Infant Virus May Cause Asthma

While most scientists believe that allergies cause asthma, researchers at Washington University School of Medicine in St. Louis are uncovering a second potential cause for this common respiratory illness. Their new model suggests that a viral infection in the first years of life may leave a lasting mark on the immune system, causing chronic respiratory problems later on. “While the allergic response may increase during an asthma attack, our research suggests that the anti-viral response also increases,” says Michael J. Holtzman, M.D., the Selma and Herman Seldin Professor of Medicine and professor of cell biology and physiology. “We think that a virus in infancy or childhood creates a hit-and-run effect, where a brief infection causes permanent changes in the body’s anti-viral system.”

Holtzman led the study, which appears in the July 15 issue of the Journal of Clinical Investigation.

The most common cause of lower respiratory illness in children is paramyxoviral infection, which often results in chronic wheezing regardless of whether the child develops allergies. But researchers have yet to figure out how the short-term influence of this viral infection leads to a long-term condition of respiratory inflammation and distress.

Holtzman’s team examined mice with bronchiolitis – inflamed airways – caused by paramyxoviral infection. The mouse disease mimics paramyxoviral infection in humans. These mice responded immediately to the infection – immune cells flooded the lining of the respiratory tract, attacking infectious cells and inflaming the tissues. Weeks after infection, the airways of the lung remained extremely sensitive, or hyperreactive, and the airway lining became populated with mucus-producing cells. Each of these changes – airway hyperreactivity and cellular remodeling – lasted for at least one year and perhaps indefinitely. “Since each of these changes also is a long-term symptom of asthma, these findings provide a link between the response to viral infection and the development of asthma,” says Holtzman.

Uninfected mice that instead were exposed to a common experimental allergen, called ovalbumin, also developed similar inflammation of the airways, but these mice recovered by themselves within two and a half months.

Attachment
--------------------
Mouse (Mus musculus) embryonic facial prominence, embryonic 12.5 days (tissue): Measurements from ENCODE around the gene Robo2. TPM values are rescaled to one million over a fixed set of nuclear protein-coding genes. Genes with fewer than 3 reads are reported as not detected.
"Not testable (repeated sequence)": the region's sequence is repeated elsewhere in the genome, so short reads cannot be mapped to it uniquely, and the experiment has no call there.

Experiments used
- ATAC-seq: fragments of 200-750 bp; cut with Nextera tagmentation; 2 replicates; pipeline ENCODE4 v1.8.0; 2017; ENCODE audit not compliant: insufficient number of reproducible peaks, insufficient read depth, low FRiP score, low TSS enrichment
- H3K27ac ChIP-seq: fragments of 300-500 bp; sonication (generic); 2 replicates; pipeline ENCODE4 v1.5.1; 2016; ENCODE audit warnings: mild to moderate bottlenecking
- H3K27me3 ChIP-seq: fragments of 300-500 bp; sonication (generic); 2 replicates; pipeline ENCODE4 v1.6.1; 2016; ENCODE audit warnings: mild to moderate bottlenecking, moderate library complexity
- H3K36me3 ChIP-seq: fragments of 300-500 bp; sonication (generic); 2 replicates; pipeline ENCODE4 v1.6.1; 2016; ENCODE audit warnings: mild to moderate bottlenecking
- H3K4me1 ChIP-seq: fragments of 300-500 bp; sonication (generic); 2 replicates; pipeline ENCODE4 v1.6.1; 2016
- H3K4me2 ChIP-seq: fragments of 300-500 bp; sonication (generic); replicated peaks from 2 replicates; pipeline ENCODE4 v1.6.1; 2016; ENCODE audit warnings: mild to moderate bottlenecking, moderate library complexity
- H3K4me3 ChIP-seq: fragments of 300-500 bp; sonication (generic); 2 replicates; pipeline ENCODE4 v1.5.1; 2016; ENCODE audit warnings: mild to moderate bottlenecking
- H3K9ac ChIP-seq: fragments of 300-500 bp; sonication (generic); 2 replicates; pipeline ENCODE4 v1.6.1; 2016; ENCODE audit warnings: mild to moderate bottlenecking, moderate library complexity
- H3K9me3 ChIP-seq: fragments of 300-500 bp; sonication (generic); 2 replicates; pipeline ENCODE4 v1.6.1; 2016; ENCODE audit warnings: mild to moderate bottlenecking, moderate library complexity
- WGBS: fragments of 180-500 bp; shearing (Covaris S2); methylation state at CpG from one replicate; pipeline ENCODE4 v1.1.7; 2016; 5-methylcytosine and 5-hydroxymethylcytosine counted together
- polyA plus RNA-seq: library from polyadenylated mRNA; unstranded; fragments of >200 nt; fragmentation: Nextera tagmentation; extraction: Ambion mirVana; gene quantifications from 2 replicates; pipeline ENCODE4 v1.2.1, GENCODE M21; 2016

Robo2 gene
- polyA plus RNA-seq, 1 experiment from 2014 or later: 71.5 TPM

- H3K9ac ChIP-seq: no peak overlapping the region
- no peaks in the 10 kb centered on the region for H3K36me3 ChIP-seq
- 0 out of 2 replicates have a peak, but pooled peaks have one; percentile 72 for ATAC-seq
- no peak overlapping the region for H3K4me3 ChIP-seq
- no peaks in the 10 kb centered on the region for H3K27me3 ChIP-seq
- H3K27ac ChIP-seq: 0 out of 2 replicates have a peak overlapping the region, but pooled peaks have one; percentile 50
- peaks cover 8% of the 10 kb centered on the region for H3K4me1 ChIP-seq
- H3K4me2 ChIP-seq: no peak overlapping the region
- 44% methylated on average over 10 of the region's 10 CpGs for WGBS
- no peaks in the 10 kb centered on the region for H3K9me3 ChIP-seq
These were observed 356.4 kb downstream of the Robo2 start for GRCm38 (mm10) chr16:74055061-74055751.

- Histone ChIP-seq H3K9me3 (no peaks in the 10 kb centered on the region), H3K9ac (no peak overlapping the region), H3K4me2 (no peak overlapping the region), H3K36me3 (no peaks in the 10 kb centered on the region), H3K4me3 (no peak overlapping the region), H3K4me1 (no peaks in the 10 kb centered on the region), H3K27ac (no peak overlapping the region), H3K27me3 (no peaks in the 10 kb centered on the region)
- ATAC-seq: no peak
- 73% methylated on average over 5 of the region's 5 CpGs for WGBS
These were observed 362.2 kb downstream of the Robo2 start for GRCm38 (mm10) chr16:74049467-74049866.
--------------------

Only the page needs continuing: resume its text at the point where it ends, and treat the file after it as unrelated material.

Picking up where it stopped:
To see what happens if the initial airway response was prevented, the researchers examined mice lacking the gene that encodes one of the main proteins that control immune-cell traffic, intercellular adhesion molecule-1 (ICAM-1). As expected, mice lacking ICAM-1 that were infected with this virus were initially healthier than their normal counterparts, with far less airway inflammation, less weight loss and lower mortality rates.

Interestingly, though, these genetically altered mice still developed chronic asthma-like changes similar to normal mice – they reached the same level of airway hyperreactivity and mucus-producing cells as normal mice by 11 weeks after infection.

The team also discovered that mice treated with glucocorticoid, a common anti-asthma medication, before cellular remodeling began were at least partially protected from the chronic effects of viral infection.

“Our findings raise the possibility that asthma not only resembles a persistent anti-viral response, but may actually be caused by one,” says Holtzman. “These results in mice provide a further basis for determining exactly how similar events may develop in children and adults with asthma.”

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